The smaller doses will allow kids to develop a strong immunity while minimizing possible side effects, according to Dr. Alok Patel, a pediatric hospitalist at University of California, San Francisco.

“The thought there is, this will actually give those young robust immune systems enough information to tank up those antibody levels,” he said. “But also at a smaller dose, it’s going to reduce the chances of immune reactogenicity. It’s going to make it a safer vaccine.”

When it comes to dosing, differing immune systems among people of different ages help explain why the cutoffs for vaccine eligibility rest on age and not body size.

“You don’t need to worry that your 11-year-old is going to be under-dosed if they get the smaller pediatric dose,” said Dr. Allison Bartlett, a pediatric infectious disease specialist at the University of Chicago Comer Children’s Hospital. “Conversely, we’ve had plenty of small 12 and 13 and 75-year-old people get the full adult dose and are doing just fine.”

In addition to the COVID-19 vaccine, other immunizations are also scheduled and administered based on age and not weight. This is partially due to the fact that the body’s immune responses to vaccinations and infection are known to be different based on age.

4. Will the vaccine affect kids’ development?

“There’s no evidence that this vaccine has any effect on the development,” said Rathore. “There’s also no biologically plausible reason that it would affect the development of your child, and the reason for that it is a protein that, once it does its job in the body, it goes away.”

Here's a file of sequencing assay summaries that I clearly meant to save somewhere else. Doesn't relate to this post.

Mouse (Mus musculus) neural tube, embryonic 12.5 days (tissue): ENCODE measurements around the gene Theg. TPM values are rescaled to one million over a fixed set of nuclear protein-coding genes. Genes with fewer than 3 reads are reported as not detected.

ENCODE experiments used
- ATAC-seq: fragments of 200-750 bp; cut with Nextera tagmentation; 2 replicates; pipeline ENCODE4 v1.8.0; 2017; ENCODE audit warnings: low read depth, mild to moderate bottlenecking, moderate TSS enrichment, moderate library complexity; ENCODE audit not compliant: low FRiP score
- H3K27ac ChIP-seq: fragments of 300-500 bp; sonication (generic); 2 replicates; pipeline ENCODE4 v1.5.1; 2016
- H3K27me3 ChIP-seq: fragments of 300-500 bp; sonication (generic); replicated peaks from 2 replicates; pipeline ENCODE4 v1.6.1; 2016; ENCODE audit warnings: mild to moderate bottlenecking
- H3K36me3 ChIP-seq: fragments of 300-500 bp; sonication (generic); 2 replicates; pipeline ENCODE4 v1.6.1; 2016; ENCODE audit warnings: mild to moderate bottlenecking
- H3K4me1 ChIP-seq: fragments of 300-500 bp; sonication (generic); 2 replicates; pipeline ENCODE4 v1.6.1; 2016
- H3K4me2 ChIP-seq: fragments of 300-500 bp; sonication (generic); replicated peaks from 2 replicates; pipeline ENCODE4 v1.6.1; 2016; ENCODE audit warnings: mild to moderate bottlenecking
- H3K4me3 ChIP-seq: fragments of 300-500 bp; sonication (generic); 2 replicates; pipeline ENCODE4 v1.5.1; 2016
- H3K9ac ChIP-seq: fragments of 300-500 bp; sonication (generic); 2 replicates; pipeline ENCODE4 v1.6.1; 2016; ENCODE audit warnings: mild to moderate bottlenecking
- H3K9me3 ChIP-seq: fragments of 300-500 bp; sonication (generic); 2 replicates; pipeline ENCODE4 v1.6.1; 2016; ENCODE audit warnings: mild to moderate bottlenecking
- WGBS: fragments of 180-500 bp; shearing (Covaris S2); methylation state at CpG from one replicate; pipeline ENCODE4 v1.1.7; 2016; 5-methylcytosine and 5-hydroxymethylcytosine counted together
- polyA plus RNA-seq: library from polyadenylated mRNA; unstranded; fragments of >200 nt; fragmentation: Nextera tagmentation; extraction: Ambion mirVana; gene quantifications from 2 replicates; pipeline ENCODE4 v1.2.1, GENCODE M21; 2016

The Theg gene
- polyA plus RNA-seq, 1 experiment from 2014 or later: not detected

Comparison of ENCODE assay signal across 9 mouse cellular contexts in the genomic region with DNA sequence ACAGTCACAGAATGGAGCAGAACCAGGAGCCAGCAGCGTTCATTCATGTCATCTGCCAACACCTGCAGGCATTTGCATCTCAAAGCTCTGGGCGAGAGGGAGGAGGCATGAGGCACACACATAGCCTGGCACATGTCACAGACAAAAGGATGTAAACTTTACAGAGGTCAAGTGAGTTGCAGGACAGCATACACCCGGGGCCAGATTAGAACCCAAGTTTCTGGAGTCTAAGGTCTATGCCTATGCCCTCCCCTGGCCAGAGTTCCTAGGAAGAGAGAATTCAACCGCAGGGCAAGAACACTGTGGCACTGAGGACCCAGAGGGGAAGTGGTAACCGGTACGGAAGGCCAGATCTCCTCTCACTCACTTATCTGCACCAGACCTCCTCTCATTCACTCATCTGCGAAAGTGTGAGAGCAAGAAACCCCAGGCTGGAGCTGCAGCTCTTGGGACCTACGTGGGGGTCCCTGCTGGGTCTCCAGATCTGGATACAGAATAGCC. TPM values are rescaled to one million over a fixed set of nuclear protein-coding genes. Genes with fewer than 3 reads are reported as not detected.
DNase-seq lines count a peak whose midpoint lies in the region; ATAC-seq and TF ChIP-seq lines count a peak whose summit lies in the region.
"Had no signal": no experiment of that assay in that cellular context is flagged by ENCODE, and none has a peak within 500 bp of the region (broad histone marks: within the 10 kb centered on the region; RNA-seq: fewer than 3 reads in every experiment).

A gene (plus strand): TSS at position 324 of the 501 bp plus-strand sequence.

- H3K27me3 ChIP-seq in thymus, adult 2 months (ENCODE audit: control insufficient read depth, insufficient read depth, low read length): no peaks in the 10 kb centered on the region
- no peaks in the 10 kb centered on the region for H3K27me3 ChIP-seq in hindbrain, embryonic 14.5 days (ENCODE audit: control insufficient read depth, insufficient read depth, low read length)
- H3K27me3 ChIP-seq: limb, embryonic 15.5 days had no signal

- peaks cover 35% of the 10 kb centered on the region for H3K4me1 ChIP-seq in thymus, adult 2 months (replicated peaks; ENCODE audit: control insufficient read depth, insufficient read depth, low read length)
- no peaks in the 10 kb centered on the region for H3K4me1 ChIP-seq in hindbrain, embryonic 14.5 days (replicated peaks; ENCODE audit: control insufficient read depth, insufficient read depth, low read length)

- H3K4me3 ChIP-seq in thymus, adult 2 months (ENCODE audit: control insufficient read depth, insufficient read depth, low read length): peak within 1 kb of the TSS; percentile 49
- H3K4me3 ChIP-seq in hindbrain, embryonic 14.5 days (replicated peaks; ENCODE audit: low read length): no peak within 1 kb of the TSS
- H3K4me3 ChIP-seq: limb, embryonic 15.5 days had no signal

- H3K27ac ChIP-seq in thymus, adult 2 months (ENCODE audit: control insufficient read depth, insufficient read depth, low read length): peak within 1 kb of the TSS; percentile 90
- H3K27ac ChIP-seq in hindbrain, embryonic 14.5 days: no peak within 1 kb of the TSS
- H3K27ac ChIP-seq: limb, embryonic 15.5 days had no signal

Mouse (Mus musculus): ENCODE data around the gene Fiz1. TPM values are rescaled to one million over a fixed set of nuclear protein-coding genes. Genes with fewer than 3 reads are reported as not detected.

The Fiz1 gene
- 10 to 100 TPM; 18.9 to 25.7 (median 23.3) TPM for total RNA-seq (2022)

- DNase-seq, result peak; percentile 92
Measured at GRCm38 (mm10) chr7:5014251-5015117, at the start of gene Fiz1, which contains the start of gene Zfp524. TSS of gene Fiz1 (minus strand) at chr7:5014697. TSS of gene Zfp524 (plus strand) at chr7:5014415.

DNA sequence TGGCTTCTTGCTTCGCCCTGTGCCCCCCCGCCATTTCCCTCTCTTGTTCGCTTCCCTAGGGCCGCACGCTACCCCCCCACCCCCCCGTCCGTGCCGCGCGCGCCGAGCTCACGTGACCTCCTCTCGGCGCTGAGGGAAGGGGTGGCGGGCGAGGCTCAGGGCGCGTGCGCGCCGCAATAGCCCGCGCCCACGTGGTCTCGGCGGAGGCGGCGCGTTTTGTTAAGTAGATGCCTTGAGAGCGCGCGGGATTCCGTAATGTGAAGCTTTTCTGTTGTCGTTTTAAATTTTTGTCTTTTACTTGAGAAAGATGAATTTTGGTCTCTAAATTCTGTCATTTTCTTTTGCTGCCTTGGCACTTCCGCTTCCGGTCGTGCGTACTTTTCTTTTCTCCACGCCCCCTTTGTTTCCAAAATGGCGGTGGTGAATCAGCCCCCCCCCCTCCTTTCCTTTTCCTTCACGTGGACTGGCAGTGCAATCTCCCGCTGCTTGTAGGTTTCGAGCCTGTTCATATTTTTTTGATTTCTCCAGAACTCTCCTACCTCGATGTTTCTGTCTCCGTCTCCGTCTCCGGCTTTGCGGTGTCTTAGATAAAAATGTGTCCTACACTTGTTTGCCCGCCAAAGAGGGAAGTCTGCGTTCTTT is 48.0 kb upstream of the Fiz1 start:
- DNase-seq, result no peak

There is also currently no clinical evidence to suggest any of the COVID-19 vaccines can have long-term effects on puberty or fertility.

Both the Pfizer and Moderna vaccines use mRNA technology, which doesn’t enter the nucleus of the cells and doesn’t alter human DNA. Instead, it provides a genetic “instruction manual” that prompts cells to create proteins that look like the outside of the virus — a way for the body to learn and develop defenses against infection.

5. Why should I get my child vaccinated now?

The pediatricians GMA spoke with collectively agreed it is important for parents to get their child ages 5 to 11 vaccinated as soon as they are eligible in order to help protect their child’s health and to help protect the health of others.

“I would say that the most important reason not to wait is kids are dying from COVID right now in the United States,” said Nowalk. “We’ve actually had more pediatric deaths in the last couple of months than at any other time during this epidemic.”

Kline, of Children’s Hospital New Orleans, said he hopes his grandchildren will be among the first in line for a vaccine once eligible.

“I don’t see any virtue in waiting and putting children further at risk for preventable illness or even death,” Kline added. “The advice that I’m giving to parents that I counsel in the clinic, and the advice that I have given to my own daughters about my grandchildren is, the moment those vaccines are available at the pharmacy or at the pediatrician’s office, they should avail themselves of the opportunity to get the vaccine.”

If parents have questions and concerns, they should talk with their health care provider, advised Dr. Robert Frenck, lead investigator of the pediatric COVID-19 vaccine trials at Cincinnati Children’s Hospital.

“What every parent is trying to do is to protect their child and to make sure their child is healthy and happy,” said Frenck. “And while doing something new or different can be scary, we have a lot of information around the COVID-19 vaccines that we have a good safety profile.”

Parents should reach out to health care providers and ask questions to make sure they’re comfortable, Frenck added.

“I hope that you’ll find that the right decision is to vaccinate your children,” he said, “because this is really what we need to get things back to normal.”